Finding True Battery Health of your iPhone & iPad using Shortcuts
Back in 2018, Apple introduced the Battery Health status option with iOS 11.3. This feature was a boon and allowed users to understand the battery health of their iPhones but (and there is always a BUT) the recalibration time needed for this type of battery checkup induced a lot of unintended anxiety for users. The Battery Health would give a percentage value — 100% for most newly purchased iPhones and according to Apple, this value would gradually drop to about 80% within two years which is perfectly normal for the Li-Ion batteries.
However, some users noticed that their iPhones would have 100% BH even after months of usage or sometimes drop drastically below 80–90% within a year or two. Personally, I have had a weird record of Battery Health percentages from the Settings App on iPhone but then I watched this video of Brandon Butch where he used an iOS Shortcut to find out the battery health directly from the log files on the iPhone.
Now, the Log Files stored on iPhone are probably the most accurate way of finding information about your iPhone as these are generated everyday by your iPhone to be sent to Apple. I customised these shortcuts from Brandon to work for more minute details such as Nominal Charge Capacity (NCC) and Maximum Full Charge Capacity (Max FCC). Here is a bit of context as to why these terms are important — when Li-Ion batteries are manufactured, they are not manufactured perfectly to scale i.e if Apple states that the iPhone XS has a battery capacity of 2658 mAh then its not necessary for every iPhone XS to have that very exact value to the last mAh which means it could have maybe 2600 mAh or even 2700 mAh. That’s the way they are designed. The maximum capacity your iPhone comes charged with is the Max FCC. As you use your phone and it loses battery health (which is very typical of Li-Ion batteries), the NCC goes down giving you a measure of your current charge capacity compared to when the battery was new (with Max FCC).
Now let’s see what we can do to find battery health from the iPhone or iPad’s log files:
Step 1: Save these two iOS Shortcuts on your iPhone/iPad
Max FCC Shortcut: https://www.icloud.com/shortcuts/a2685c0a457c4f27bef871fc627e811a
Step 2: On your iPhone/iPad, head over to Settings>>Privacy. Scroll down to Analytics & Improvements and tap on Analytics Data. If you don’t have “Share iPhone Analytics” turned on you might not see this option in which case you might have to turn this on and wait for at least 24 hours (As it takes 24 hours for the log-file to be created).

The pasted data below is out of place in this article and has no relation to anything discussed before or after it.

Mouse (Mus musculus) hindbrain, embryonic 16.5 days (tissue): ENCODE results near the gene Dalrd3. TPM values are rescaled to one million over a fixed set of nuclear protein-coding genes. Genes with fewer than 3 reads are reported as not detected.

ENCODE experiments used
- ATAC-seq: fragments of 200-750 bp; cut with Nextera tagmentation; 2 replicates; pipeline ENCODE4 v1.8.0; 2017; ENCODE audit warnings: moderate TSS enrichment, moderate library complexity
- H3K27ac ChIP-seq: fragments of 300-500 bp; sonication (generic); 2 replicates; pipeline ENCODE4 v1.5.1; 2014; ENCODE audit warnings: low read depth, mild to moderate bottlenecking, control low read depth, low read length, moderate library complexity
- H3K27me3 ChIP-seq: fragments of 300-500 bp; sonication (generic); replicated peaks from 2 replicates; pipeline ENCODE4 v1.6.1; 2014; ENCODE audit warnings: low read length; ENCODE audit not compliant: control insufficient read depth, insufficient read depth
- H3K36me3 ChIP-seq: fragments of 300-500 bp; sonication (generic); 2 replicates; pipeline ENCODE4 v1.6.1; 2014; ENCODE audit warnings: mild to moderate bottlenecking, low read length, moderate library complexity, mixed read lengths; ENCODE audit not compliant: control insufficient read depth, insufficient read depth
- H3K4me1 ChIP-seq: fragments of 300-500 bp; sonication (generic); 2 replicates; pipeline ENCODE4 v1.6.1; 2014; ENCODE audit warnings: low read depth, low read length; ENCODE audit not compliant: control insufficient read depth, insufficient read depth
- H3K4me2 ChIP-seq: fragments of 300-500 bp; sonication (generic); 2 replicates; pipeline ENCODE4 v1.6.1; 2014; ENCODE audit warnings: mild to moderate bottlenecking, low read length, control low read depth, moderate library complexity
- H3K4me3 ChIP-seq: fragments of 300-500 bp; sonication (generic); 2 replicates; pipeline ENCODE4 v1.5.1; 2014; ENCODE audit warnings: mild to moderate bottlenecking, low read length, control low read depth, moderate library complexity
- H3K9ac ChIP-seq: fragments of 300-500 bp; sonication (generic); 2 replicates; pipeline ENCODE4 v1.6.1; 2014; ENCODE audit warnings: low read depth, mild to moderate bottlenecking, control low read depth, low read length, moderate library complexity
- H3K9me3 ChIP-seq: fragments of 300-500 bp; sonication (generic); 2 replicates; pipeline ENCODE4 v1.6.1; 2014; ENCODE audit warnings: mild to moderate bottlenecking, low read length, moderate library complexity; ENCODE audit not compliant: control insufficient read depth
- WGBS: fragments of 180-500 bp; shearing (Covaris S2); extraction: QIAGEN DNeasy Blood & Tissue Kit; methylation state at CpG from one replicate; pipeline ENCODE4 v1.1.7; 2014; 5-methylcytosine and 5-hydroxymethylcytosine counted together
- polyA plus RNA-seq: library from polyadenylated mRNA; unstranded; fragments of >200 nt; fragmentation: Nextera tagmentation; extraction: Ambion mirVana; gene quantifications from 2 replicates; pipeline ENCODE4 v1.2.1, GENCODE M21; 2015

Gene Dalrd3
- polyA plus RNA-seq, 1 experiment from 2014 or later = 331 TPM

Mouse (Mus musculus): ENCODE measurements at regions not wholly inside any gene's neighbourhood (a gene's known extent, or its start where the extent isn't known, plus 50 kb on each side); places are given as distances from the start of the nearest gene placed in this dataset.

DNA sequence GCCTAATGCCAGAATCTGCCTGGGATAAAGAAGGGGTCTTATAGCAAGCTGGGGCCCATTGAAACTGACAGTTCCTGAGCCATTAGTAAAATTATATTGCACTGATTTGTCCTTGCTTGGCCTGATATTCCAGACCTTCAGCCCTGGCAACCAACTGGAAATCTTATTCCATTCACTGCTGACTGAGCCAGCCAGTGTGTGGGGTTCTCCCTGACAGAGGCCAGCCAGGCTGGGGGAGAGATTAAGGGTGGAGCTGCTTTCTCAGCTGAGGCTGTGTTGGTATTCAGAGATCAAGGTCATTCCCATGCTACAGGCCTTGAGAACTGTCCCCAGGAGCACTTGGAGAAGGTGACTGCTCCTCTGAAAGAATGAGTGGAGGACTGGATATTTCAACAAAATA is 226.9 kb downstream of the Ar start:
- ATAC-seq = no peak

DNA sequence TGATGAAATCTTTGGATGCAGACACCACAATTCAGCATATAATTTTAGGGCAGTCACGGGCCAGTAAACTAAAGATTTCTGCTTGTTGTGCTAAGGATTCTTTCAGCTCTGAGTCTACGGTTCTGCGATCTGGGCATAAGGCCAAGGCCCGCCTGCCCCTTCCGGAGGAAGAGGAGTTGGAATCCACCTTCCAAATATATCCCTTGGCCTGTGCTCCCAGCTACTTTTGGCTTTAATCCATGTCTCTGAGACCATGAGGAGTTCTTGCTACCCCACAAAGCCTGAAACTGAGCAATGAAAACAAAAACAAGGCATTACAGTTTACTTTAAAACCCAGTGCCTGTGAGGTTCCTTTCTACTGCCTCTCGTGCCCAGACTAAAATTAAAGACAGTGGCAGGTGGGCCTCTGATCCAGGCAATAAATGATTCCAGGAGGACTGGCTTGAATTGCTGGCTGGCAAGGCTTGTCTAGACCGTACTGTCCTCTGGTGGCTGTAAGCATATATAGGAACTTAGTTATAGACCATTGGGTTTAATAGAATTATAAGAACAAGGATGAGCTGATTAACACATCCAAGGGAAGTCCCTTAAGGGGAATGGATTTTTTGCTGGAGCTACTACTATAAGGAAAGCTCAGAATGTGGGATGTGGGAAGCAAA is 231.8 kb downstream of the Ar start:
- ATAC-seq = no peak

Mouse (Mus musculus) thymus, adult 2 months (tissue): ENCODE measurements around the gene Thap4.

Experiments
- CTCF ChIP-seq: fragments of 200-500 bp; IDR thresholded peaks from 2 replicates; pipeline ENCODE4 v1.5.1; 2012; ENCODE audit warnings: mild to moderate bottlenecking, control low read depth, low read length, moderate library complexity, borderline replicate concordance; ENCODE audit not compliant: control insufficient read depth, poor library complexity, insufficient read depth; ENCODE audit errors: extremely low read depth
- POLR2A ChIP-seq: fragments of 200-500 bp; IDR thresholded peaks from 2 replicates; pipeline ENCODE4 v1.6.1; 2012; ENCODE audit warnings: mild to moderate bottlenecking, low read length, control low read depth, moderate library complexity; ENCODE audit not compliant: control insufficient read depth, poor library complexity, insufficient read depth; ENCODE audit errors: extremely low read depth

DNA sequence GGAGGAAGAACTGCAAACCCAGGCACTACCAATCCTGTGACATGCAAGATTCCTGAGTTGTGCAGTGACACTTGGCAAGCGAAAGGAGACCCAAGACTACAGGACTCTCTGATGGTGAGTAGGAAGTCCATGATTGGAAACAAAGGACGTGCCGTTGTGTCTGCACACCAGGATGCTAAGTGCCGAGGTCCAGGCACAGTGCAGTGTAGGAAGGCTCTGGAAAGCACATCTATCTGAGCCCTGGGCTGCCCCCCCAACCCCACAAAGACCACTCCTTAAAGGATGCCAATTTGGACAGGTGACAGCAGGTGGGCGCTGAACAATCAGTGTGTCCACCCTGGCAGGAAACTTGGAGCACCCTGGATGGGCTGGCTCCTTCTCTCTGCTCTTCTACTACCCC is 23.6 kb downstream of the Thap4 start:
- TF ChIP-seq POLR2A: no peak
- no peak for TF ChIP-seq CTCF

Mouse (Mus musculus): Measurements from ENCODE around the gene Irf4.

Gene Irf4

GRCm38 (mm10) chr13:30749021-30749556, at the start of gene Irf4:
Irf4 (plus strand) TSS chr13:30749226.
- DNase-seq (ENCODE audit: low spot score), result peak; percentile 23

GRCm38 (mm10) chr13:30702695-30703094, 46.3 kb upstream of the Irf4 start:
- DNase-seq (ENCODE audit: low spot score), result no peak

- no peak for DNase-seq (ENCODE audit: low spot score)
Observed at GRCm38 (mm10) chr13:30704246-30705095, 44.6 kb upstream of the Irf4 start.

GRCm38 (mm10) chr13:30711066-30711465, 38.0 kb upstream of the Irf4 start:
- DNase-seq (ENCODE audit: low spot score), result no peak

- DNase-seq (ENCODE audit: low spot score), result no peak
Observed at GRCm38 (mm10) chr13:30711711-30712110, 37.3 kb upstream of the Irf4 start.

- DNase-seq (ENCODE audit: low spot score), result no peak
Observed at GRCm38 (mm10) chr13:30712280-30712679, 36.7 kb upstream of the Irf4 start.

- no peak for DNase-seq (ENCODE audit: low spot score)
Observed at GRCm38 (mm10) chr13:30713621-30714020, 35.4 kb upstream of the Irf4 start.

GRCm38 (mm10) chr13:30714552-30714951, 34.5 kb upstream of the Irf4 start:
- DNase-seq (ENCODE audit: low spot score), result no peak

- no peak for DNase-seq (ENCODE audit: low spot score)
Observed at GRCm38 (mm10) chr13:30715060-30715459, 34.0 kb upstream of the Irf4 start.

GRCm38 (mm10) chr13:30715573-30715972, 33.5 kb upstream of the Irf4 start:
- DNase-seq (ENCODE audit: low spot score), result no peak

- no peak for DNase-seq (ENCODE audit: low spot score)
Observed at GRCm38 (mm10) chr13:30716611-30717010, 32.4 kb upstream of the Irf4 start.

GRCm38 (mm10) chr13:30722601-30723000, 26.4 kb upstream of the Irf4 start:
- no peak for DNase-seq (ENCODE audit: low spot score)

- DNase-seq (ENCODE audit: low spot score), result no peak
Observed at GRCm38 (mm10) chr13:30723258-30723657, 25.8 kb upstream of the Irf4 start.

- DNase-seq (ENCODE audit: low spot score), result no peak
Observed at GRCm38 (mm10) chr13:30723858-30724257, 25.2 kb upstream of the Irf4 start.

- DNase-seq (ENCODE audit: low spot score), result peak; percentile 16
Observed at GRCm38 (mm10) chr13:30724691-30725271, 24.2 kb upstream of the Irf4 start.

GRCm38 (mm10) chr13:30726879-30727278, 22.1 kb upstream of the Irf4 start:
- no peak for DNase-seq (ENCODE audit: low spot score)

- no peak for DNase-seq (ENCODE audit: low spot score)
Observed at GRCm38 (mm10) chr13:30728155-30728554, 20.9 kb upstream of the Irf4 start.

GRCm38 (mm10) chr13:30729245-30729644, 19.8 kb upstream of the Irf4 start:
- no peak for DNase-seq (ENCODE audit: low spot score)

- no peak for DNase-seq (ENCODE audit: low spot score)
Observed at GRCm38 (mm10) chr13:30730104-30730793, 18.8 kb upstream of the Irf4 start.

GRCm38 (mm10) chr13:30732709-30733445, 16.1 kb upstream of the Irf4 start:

Step 3: On the “Analytics Data” page, you might see a lot of files. We have to find a file that starts with ‘log-aggregated -’ followed by a date format (-YYYY-MM-DD-TT.ips). Since all files are sorted alphabetically, it will be easier to find the log-file. Once you do, tap on the log-aggregated file that has been generated most recently searching for a file that has today’s date format.
For eg: If I am finding for a log-file for 7th February 2022, I might want to find a file named similar to “log-aggregated-2022–02–07–053008.ips”
Step 4: Once you are in the log-file, you might be blown away from all the data in this file. Fear not, this is probably the easiest step. Simply click on the share icon on the top-right corner of your iPhone/iPad’s screen and search for our Shortcut in the share-menu.
Step 5: Click on ‘View NCC’ shortcut first. This will show you the Nominal Charge Capacity or in layman’s terms the current charge capacity of your device. Note this value down somewhere as NCC.
Step 6: Similarly, tap the share icon again and this time click on the ‘View FCC’ shortcut. This will give you the Full Charge Capacity of your device’s battery from when it was manufactured. Record this value somewhere too as FCC.
Step 7: You might want to head to Calculator App or simply bring down Spotlight on your iPhone/iPad and perform the following calculation:
Battery health = NCC / FCC * 100
In my case, NCC is 7326 and FCC is 7911. So my battery health according to the formula above would be …
You could even ask Siri to do this for you.
This will give you the battery health of your device as of the current day (if you got the right log-file). This is way better than the number you might see in the Settings up under Battery>>Battery Health and possibly the only way for you to find the battery health of your iPad until Apple allows it within future iPadOS updates.
If you had any issues related to finding the log-files or running the shortcut, feel free to comment below and I will be there to help you get through this process.
BONUS: Here’s Brandon Butch’s Battery Cycle Count iOS Shortcut to find how many cycles your battery has gone through — https://www.icloud.com/shortcuts/7641bb13418b4ebeb26218528ed9a052
Similar Articles if you enjoyed this one: